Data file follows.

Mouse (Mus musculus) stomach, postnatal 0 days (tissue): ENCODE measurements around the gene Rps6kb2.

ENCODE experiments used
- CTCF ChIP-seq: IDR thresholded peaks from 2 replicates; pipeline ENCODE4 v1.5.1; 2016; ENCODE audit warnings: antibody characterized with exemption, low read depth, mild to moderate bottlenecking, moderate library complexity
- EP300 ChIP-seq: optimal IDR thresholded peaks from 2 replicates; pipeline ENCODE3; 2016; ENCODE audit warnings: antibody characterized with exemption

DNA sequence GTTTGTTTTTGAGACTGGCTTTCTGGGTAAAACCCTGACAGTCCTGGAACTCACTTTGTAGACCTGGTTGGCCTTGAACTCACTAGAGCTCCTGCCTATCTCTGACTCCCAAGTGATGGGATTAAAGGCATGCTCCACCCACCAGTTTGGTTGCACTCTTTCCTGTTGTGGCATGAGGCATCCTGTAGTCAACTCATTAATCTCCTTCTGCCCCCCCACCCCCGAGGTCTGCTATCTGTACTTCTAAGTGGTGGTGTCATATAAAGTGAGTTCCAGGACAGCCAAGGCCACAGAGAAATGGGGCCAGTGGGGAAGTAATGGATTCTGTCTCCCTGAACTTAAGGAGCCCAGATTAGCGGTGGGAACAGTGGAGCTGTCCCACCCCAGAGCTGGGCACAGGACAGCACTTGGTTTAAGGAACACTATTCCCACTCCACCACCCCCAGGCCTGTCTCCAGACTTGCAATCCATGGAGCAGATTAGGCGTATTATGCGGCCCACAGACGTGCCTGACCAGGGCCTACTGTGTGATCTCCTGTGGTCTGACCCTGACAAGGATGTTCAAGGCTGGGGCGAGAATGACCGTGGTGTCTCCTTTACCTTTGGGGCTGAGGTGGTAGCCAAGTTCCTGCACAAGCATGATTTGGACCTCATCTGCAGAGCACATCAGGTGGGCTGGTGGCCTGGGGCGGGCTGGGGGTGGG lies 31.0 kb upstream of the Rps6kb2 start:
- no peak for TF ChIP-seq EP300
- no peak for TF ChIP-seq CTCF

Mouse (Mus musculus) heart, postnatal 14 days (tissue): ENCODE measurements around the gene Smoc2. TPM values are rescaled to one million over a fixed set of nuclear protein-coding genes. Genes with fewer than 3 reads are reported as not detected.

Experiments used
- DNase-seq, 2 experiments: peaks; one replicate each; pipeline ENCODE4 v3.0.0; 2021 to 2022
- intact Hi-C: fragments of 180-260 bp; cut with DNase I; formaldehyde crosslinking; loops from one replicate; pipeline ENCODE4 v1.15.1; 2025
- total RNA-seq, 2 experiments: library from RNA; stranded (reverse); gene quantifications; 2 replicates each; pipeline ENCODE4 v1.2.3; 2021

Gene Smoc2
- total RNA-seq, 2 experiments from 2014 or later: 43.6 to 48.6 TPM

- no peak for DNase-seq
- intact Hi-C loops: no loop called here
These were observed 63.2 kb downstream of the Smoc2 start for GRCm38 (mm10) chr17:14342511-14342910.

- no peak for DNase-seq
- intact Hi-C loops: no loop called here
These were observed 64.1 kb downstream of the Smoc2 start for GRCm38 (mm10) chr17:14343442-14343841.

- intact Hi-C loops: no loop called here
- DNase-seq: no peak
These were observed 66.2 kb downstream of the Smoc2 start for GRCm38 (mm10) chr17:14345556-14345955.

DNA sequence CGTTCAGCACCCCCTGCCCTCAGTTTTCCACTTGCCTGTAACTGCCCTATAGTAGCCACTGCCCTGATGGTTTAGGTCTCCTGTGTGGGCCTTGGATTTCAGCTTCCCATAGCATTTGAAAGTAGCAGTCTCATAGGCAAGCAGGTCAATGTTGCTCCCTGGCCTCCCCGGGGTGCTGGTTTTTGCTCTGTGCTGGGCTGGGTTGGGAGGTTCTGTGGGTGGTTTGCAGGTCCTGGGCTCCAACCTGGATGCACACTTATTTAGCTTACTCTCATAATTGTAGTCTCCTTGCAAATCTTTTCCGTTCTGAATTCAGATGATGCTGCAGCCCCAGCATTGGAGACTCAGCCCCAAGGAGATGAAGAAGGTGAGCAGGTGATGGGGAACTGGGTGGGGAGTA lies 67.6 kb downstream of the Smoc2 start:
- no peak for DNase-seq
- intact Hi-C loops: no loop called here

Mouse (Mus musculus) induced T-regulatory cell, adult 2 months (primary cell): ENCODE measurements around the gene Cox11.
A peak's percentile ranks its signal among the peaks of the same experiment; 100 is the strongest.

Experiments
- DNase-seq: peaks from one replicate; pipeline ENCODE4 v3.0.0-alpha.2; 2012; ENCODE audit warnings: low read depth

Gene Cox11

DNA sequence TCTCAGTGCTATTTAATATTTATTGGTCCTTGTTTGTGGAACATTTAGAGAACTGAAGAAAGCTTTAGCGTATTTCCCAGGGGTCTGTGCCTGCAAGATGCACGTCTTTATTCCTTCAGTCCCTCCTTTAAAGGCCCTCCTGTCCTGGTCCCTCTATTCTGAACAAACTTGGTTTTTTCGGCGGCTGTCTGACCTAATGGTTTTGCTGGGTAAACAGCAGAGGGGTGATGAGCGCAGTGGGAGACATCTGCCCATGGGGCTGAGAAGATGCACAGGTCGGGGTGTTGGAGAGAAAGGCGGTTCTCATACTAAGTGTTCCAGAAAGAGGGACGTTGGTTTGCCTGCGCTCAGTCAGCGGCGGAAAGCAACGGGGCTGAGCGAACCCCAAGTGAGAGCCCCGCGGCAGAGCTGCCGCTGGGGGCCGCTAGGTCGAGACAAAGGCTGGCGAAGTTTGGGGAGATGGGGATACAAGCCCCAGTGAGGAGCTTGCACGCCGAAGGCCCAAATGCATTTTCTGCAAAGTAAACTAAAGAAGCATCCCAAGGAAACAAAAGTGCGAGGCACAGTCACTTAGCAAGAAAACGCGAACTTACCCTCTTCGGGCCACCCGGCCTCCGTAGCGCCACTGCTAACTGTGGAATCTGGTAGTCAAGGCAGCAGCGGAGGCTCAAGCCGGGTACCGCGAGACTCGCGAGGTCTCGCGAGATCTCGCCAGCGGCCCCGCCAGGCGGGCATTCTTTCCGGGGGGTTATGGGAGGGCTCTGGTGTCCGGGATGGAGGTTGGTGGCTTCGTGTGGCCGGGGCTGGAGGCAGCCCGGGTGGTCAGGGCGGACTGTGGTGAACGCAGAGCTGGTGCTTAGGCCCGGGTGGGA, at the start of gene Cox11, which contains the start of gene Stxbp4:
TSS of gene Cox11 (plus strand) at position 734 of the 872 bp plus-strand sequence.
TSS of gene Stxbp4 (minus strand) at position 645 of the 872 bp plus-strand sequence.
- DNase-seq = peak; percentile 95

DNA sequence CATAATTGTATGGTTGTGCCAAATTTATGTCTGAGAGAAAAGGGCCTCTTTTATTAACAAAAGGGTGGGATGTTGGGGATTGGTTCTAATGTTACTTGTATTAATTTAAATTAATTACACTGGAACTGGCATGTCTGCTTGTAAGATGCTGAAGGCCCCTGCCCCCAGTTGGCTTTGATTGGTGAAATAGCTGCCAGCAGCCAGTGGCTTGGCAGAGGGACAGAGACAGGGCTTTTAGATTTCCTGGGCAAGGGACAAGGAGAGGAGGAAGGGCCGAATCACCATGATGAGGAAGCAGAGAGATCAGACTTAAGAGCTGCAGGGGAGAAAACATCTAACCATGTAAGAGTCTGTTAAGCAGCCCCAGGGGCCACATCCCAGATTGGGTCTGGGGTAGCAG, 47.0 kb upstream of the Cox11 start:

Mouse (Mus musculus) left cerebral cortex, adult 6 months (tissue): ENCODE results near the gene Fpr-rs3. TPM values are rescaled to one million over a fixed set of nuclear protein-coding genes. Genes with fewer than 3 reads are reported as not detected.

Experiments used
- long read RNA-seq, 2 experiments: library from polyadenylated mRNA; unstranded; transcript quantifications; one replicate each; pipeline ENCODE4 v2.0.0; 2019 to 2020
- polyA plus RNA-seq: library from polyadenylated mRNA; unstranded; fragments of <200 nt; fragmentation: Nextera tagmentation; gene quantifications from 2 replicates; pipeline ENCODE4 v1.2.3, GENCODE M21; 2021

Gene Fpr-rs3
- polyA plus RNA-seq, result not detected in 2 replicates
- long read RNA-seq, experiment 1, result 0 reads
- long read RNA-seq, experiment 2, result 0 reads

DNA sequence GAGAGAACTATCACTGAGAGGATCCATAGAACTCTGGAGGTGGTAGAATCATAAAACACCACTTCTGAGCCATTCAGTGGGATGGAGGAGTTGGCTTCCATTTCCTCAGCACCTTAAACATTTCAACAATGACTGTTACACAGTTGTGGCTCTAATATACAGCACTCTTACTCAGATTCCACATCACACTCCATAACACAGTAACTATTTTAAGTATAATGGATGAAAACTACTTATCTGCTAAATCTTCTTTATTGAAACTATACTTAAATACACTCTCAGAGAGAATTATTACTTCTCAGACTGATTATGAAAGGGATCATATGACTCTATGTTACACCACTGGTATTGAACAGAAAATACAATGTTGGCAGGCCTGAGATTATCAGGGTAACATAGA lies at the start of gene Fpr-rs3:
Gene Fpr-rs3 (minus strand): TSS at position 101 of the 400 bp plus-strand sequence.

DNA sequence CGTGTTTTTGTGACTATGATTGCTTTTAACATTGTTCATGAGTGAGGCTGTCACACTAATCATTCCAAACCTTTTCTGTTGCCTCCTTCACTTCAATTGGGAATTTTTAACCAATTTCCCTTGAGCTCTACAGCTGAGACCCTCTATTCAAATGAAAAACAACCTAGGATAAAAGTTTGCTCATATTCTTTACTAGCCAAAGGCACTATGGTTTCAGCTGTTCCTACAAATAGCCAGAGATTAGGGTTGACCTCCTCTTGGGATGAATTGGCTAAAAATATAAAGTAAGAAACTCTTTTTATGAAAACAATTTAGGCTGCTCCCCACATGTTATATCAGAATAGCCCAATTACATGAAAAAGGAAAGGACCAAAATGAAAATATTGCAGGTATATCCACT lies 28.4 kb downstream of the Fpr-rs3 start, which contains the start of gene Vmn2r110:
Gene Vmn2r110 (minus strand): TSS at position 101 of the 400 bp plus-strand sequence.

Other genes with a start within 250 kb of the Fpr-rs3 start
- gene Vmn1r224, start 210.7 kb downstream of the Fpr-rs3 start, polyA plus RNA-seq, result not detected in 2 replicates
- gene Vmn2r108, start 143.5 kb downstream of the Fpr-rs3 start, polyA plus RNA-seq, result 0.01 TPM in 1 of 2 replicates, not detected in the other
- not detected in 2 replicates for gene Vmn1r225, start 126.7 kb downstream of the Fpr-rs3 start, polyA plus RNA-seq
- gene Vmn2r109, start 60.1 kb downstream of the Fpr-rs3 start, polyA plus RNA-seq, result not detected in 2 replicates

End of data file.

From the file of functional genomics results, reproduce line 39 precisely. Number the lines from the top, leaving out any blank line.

- long read RNA-seq, 2 experiments: library from polyadenylated mRNA; unstranded; transcript quantifications; one replicate each; pipeline ENCODE4 v2.0.0; 2019 to 2020